The serrated tussock seed bank may consist of millions of

seeds of which many will attempt to germinate each year

depending on environmental cues (Figure 1). Like a lotto

draw, eventually a serrated tussock seed will have the

genetic code to resist the effects of flupropanate and will

survive to reproduce and spread the resistance (Figure 2).

• Increased dominance of serrated tussock as a weed and

reduced grazing opportunities for animals

• Increased costs to land managers

• More herbicide usage and increased time spent by land

managers controlling serrated tussock

• Higher environmental pollution and damage to the

environment as a consequence

factors influencing the initial introduction of herbicide resistant plants

Figure 2. Serrated tussock resistance to flupropanate becoming a problem

in a paddock when using high risk management options.


How to recognize, manage and prevent serrated tussock herbicide resistance

How do I know if the serrated tussock

on the land I manage has resistance?

Flupropanate is a slow acting herbicide that requires rainfall

for its activation and may take as long as 12 months in some

situations to kill mature serrated tussock plants. This can

be confusing for land managers as they can forget when

treatments have been undertaken.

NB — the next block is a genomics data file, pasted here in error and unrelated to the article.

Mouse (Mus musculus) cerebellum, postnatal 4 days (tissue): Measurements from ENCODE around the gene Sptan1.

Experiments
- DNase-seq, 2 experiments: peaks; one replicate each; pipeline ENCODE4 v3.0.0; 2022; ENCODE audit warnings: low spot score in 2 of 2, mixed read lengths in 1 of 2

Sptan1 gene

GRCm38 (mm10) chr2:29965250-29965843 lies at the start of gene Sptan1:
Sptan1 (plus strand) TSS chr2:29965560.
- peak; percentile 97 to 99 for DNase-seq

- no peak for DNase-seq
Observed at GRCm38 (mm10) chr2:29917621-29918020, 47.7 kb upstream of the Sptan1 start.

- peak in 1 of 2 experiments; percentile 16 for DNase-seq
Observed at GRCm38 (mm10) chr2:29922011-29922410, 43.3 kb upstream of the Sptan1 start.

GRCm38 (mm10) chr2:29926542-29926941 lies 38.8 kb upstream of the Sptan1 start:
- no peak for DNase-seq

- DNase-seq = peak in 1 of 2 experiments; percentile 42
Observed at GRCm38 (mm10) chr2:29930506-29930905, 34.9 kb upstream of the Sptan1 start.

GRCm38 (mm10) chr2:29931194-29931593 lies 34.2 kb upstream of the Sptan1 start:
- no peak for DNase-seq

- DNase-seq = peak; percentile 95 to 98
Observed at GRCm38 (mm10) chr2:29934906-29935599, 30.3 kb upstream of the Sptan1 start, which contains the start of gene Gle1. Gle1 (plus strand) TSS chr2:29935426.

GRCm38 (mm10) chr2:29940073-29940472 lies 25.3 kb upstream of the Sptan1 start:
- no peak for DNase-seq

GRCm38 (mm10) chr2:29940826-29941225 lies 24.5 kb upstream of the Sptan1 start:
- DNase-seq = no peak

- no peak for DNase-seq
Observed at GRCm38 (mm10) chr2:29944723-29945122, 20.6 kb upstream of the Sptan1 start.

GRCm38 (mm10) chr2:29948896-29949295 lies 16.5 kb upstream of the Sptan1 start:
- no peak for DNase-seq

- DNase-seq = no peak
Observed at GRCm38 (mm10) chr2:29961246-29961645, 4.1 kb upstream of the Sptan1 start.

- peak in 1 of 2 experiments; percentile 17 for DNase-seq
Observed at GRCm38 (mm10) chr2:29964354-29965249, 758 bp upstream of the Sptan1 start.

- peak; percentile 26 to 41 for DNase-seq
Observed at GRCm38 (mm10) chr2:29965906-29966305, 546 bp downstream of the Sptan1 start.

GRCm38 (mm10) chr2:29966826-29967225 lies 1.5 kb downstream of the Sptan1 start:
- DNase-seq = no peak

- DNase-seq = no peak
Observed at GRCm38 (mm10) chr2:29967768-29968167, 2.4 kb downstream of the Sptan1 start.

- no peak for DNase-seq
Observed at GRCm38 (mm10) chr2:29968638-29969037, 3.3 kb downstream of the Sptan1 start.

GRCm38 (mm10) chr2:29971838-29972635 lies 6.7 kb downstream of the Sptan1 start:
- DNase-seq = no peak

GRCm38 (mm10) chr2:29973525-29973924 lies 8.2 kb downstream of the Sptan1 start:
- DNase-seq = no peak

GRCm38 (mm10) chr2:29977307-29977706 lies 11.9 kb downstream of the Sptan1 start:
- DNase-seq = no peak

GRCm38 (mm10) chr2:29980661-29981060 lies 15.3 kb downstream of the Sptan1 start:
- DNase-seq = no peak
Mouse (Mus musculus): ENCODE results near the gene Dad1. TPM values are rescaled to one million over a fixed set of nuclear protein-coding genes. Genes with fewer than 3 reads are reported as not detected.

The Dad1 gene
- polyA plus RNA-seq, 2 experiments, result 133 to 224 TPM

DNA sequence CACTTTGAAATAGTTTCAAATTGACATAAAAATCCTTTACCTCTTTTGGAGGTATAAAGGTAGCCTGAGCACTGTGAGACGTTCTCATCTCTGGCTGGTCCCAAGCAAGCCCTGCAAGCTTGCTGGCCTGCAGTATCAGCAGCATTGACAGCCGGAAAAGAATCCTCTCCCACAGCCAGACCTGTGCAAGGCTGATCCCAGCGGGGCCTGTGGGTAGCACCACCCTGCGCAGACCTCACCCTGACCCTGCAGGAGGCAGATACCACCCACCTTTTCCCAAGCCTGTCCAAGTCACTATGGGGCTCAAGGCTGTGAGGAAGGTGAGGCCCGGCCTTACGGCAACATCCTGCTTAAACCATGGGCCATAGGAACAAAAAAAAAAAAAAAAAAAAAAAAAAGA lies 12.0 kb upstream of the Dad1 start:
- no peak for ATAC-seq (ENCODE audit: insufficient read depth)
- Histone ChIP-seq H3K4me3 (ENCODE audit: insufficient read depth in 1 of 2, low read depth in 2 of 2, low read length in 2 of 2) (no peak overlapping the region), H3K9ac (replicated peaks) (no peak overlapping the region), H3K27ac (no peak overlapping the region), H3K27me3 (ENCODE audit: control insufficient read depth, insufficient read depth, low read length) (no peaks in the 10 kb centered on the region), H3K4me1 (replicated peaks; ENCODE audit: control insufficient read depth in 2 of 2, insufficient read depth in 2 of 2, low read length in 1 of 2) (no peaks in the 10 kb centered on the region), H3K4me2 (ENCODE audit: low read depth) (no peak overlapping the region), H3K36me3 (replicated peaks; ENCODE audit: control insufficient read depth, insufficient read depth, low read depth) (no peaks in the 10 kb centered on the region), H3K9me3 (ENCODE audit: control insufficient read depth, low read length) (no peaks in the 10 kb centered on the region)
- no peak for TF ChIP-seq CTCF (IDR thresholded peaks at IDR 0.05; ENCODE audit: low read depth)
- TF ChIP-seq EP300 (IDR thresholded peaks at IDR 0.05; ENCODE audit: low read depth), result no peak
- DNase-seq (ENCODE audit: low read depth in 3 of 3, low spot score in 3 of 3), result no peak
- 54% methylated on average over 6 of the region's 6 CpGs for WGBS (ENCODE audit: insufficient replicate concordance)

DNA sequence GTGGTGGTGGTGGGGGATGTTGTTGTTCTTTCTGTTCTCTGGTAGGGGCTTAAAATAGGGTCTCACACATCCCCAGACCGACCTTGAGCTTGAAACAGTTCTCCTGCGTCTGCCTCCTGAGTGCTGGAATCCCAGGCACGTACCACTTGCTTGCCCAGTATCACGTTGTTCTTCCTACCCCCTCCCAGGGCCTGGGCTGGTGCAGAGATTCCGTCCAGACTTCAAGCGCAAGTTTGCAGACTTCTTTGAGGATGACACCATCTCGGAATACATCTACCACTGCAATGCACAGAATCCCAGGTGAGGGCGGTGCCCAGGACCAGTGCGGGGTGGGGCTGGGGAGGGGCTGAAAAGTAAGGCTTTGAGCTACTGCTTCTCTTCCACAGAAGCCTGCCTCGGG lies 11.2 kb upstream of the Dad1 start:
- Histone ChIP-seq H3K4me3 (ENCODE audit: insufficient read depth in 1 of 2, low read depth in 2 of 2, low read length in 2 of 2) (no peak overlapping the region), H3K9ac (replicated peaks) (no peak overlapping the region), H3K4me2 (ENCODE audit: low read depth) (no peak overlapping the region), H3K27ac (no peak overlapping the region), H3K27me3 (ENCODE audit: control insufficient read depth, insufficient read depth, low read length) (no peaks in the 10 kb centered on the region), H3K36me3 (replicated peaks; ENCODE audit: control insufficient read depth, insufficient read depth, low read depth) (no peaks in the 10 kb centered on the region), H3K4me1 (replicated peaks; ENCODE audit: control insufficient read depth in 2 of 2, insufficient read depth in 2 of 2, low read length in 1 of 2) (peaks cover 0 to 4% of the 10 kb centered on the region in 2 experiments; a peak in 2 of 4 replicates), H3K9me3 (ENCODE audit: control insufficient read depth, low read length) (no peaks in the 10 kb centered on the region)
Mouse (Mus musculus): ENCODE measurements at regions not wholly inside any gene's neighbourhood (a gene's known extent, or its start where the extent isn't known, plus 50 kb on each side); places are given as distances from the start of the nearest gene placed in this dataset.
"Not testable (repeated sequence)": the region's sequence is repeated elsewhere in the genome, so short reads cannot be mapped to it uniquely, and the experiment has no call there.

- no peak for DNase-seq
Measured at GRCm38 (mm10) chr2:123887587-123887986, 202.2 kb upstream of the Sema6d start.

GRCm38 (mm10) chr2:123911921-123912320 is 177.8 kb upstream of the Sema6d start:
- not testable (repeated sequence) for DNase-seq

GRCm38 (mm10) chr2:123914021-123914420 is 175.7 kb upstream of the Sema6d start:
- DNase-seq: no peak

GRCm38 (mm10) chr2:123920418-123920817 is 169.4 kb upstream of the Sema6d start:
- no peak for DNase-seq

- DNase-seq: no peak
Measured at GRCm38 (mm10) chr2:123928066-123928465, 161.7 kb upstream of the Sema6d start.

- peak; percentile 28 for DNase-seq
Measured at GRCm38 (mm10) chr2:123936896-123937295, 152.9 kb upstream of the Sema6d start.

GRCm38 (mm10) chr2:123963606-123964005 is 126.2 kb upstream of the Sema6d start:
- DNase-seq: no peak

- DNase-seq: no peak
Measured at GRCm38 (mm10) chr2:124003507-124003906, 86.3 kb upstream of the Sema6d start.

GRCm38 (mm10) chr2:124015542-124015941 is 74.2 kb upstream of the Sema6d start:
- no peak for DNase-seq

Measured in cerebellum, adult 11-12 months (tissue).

Make sure you take careful records of where the serrated

tussock has been treated. Look out for live serrated

tussock plants amongst dead serrated tussock in paddocks

that have been broad acre sprayed with flupropanate

(Figure 3). Another indictor of serrated tussock resistance

to flupropanate is when you see live serrated tussock

seedlings growing in an area recently treated (within last 12

months and before 100 ml of leaching rain) with label rate

flupropanate (Figure 4).

Ways to avoid herbicide resistance

Most importantly – do not rely solely of the use of chemicals

for control. Use immediate acting or short residual

herbicides whenever possible. Use long term residual

herbicides (like flupropanate) wisely and not continuously

on the same parcel of land. Avoid continual use of the one

herbicide type on large populations of serrated tussock.

Figure 3.



Alive

Dead

Alive and dead serrated tussock after

flupropanate application.


Report suspected weed

resistance to your local

weeds officer or agronomist.

Integrate herbicide use with other control strategies

(practice integrated weed management) including chipping,

cultivation, mulching, cropping, pasture rehabilitation, fire,

grazing management, forestry/native re-vegetation, strategic

fencing, use of shelter belts/windbreaks, slashing, strategic

stock management, vehicle/machinery hygiene where

appropriate (see Serrated Tussock National Best Practice

Management Manual).

Always apply herbicides according to label directions.

Regularly rotate the herbicide types used with different

modes of action. For example, Group J (Flupropanate and

2,2-DPA) or Group M (Glyphosate). Keep good spray records

for every paddock. Always monitor and follow up control

(chip out) any re-growing serrated tussock plants. Report

suspected weed resistance to your local weeds officer.

Practice good sanitation practices to reduce movement of

weed seed. Do not let any serrated tussock plant set seed.